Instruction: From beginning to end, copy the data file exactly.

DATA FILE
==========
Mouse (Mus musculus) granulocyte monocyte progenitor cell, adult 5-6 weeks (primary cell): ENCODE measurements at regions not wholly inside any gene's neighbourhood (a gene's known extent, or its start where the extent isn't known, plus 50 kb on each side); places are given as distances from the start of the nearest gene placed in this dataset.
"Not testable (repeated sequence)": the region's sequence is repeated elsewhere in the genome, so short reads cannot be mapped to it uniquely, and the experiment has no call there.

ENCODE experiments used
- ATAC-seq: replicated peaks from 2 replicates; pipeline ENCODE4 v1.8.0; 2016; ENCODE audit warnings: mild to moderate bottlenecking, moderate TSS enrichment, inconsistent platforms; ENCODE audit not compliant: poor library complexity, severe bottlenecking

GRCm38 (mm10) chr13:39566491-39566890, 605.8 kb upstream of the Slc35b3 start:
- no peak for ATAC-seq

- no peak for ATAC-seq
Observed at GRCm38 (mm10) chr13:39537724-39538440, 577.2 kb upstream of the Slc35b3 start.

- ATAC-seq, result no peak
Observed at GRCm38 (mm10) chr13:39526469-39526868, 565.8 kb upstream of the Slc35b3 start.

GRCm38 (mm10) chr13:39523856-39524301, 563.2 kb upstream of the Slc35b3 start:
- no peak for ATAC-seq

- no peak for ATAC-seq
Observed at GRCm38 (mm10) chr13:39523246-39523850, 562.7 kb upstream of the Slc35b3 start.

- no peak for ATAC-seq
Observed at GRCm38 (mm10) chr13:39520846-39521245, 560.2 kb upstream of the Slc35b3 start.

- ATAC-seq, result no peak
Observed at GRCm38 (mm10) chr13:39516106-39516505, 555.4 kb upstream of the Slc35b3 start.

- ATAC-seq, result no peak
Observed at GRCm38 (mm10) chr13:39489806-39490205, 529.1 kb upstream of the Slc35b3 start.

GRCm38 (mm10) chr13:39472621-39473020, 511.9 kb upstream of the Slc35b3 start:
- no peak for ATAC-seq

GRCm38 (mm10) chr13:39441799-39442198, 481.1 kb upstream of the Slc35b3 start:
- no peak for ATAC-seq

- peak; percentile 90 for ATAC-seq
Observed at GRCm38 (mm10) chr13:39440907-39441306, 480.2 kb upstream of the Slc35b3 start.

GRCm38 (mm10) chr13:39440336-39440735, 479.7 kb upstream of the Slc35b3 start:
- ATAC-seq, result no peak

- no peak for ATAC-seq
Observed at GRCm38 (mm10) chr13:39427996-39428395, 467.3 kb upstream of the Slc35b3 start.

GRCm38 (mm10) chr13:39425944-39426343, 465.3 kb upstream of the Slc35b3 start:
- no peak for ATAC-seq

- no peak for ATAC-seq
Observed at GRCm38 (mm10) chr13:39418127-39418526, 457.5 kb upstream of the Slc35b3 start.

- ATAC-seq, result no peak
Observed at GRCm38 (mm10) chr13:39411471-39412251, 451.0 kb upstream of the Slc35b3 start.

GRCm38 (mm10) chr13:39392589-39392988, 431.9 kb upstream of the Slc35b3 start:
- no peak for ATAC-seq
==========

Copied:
Mouse (Mus musculus) granulocyte monocyte progenitor cell, adult 5-6 weeks (primary cell): ENCODE measurements at regions not wholly inside any gene's neighbourhood (a gene's known extent, or its start where the extent isn't known, plus 50 kb on each side); places are given as distances from the start of the nearest gene placed in this dataset.
"Not testable (repeated sequence)": the region's sequence is repeated elsewhere in the genome, so short reads cannot be mapped to it uniquely, and the experiment has no call there.

ENCODE experiments used
- ATAC-seq: replicated peaks from 2 replicates; pipeline ENCODE4 v1.8.0; 2016; ENCODE audit warnings: mild to moderate bottlenecking, moderate TSS enrichment, inconsistent platforms; ENCODE audit not compliant: poor library complexity, severe bottlenecking

GRCm38 (mm10) chr13:39566491-39566890, 605.8 kb upstream of the Slc35b3 start:
- no peak for ATAC-seq

- no peak for ATAC-seq
Observed at GRCm38 (mm10) chr13:39537724-39538440, 577.2 kb upstream of the Slc35b3 start.

- ATAC-seq, result no peak
Observed at GRCm38 (mm10) chr13:39526469-39526868, 565.8 kb upstream of the Slc35b3 start.

GRCm38 (mm10) chr13:39523856-39524301, 563.2 kb upstream of the Slc35b3 start:
- no peak for ATAC-seq

- no peak for ATAC-seq
Observed at GRCm38 (mm10) chr13:39523246-39523850, 562.7 kb upstream of the Slc35b3 start.

- no peak for ATAC-seq
Observed at GRCm38 (mm10) chr13:39520846-39521245, 560.2 kb upstream of the Slc35b3 start.

- ATAC-seq, result no peak
Observed at GRCm38 (mm10) chr13:39516106-39516505, 555.4 kb upstream of the Slc35b3 start.

- ATAC-seq, result no peak
Observed at GRCm38 (mm10) chr13:39489806-39490205, 529.1 kb upstream of the Slc35b3 start.

GRCm38 (mm10) chr13:39472621-39473020, 511.9 kb upstream of the Slc35b3 start:
- no peak for ATAC-seq

GRCm38 (mm10) chr13:39441799-39442198, 481.1 kb upstream of the Slc35b3 start:
- no peak for ATAC-seq

- peak; percentile 90 for ATAC-seq
Observed at GRCm38 (mm10) chr13:39440907-39441306, 480.2 kb upstream of the Slc35b3 start.

GRCm38 (mm10) chr13:39440336-39440735, 479.7 kb upstream of the Slc35b3 start:
- ATAC-seq, result no peak

- no peak for ATAC-seq
Observed at GRCm38 (mm10) chr13:39427996-39428395, 467.3 kb upstream of the Slc35b3 start.

GRCm38 (mm10) chr13:39425944-39426343, 465.3 kb upstream of the Slc35b3 start:
- no peak for ATAC-seq

- no peak for ATAC-seq
Observed at GRCm38 (mm10) chr13:39418127-39418526, 457.5 kb upstream of the Slc35b3 start.

- ATAC-seq, result no peak
Observed at GRCm38 (mm10) chr13:39411471-39412251, 451.0 kb upstream of the Slc35b3 start.

GRCm38 (mm10) chr13:39392589-39392988, 431.9 kb upstream of the Slc35b3 start:
- no peak for ATAC-seq